The polish compositions of the present invention may be used to coat tablets with a layer of wax to impart a gloss to the tablet surface, and any of the conventional tablet coating methods may be used, including conventional round or hexagonal sugar coating pans, canvas-lined pans, side-vented coating pans, and continuous coating pans. Further, the inventive composition may be applied to pharmaceutical tablets and food/confectionery items using a simple ladling technique, in which a sufficient volume of the composition to cover the surface of the tablets or food/confectionery items being polished is poured over those tablets or food/confectionery items as they are being agitated by rotation of the aforementioned equipment. Drying air and exhaust ventilation may be employed to promote drying of the composition.

The composition may be used as a single application or it may be preferably divided into two or more applications with intervening drying steps. Once an even layer of wax has been deposited, the tablets or food/confectionery items continue to be rolled in the equipment until the required gloss develops.

As an alternative to the ladling technique, the composition may be applied to the tablets and food/confectionery items in the form of a fine spray, using either air-atomized or airless technology, in the same type of coating equipment as specified above. Spraying is continued until an even layer of wax is deposited and then rotation continued until the required gloss develops.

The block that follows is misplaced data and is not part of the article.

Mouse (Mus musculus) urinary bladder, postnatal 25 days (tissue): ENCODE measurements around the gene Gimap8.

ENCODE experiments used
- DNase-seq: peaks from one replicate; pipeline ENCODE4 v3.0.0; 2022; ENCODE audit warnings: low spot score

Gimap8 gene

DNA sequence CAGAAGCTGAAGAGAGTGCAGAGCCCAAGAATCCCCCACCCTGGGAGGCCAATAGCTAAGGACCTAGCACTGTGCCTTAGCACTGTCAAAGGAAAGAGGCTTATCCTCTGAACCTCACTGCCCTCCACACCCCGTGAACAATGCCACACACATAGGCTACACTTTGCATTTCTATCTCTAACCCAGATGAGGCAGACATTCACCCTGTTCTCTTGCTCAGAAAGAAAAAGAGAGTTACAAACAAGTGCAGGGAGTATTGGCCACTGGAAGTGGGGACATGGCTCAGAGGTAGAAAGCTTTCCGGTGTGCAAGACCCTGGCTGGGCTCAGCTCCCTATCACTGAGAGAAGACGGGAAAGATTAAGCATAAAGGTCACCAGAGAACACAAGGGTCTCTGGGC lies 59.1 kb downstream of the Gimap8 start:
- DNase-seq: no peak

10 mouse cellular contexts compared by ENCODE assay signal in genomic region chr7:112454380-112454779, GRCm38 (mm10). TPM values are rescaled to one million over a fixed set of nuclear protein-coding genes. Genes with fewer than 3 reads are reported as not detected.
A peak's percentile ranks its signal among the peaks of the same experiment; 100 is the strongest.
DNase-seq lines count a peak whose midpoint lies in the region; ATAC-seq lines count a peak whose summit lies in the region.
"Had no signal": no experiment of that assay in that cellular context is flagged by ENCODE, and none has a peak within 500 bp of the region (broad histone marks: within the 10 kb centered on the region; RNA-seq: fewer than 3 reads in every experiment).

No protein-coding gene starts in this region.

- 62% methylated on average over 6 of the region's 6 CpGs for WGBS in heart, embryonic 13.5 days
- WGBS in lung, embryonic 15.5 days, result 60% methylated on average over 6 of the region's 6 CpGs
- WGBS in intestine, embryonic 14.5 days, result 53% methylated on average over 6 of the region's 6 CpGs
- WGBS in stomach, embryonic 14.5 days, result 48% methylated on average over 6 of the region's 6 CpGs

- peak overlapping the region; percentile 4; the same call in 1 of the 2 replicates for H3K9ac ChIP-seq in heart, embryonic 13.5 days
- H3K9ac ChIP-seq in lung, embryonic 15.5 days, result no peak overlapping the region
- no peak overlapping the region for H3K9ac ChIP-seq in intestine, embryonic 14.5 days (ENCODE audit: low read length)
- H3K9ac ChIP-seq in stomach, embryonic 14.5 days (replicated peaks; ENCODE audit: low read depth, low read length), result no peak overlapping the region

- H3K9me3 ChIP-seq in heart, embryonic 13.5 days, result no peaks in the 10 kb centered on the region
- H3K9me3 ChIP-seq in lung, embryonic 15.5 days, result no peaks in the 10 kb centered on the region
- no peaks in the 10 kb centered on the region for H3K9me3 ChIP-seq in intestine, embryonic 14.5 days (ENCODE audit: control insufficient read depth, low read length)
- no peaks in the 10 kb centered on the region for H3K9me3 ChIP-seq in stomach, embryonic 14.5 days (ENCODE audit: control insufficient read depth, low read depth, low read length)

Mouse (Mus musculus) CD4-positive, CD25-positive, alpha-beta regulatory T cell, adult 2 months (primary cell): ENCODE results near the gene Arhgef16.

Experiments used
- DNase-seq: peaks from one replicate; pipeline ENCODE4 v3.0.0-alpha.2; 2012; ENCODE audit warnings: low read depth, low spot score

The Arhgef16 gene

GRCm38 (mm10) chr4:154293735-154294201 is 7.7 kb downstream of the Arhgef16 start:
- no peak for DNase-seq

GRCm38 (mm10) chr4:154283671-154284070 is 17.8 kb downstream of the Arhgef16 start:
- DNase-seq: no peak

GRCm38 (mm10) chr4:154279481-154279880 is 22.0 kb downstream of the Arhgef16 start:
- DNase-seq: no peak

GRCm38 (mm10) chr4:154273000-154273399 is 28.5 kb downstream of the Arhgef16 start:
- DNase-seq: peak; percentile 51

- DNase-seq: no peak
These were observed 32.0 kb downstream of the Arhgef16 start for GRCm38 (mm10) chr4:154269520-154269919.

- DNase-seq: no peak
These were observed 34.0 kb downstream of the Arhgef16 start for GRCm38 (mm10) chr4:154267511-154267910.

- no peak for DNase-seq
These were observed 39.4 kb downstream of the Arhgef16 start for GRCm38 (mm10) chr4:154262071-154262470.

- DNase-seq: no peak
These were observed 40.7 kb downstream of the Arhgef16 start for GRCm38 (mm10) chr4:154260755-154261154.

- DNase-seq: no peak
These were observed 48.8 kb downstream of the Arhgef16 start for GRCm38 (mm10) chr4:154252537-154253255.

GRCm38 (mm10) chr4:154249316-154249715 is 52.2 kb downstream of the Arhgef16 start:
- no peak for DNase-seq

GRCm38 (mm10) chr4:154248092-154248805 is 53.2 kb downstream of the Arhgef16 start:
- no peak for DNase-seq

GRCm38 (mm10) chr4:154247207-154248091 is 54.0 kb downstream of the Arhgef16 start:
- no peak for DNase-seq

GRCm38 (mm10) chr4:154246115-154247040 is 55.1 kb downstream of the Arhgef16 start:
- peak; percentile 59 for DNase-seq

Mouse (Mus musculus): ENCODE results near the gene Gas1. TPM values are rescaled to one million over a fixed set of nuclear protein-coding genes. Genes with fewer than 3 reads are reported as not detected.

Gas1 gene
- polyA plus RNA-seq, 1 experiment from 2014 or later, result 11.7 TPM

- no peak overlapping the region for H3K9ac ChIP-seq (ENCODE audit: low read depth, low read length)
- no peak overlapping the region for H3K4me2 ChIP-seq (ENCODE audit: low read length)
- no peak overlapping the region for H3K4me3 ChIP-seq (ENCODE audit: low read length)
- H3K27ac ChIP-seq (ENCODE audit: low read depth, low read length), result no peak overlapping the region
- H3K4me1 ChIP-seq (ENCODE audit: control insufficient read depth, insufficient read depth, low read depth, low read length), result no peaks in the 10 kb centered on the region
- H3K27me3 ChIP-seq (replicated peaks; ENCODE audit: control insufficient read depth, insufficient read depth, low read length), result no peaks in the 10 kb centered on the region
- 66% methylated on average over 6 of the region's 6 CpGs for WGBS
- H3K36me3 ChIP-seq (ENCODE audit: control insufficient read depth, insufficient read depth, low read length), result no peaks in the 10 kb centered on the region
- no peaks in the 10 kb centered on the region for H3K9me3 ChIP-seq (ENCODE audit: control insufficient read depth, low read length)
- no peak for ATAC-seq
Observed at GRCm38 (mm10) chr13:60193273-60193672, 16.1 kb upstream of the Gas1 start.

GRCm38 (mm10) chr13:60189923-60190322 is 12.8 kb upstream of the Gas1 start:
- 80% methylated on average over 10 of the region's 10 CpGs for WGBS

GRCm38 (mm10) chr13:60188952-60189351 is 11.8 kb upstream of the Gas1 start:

Pharmaceutical tablets and food/confectionery items which are traditionally subjected to a wax polishing process, generally have water soluble surfaces. Without careful formulation, an aqueous polishing agent tends to dissolve the existing surface with resultant deleterious effects on the finished product appearance and possibly, stability. The present invention overcomes these problems by binding the water to the wax until it is lost by evaporation in the polishing pan.

The polish compositions of the present invention are applied to pharmaceutical tablets, including sugar coated tablets, and food/confectionery pieces to give a wax layer which is polishable without damage to the surfaces of the pharmaceutical tablets and food/confectionery pieces.

Patent Citations
Cited PatentFiling datePublication dateApplicantTitle
US5389129 *May 28, 1992Feb 14, 1995Berwind Pharmaceutical Services, Inc.Wax polish composition
US5593682 *Dec 29, 1995Jan 14, 1997Eastman Chemical CompanySkin treating composition
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US6432448Jan 27, 2000Aug 13, 2002Fmc CorporationEdible coating composition
US6500462Oct 26, 2000Dec 31, 2002Fmc CorporationEdible MCC/PGA coating composition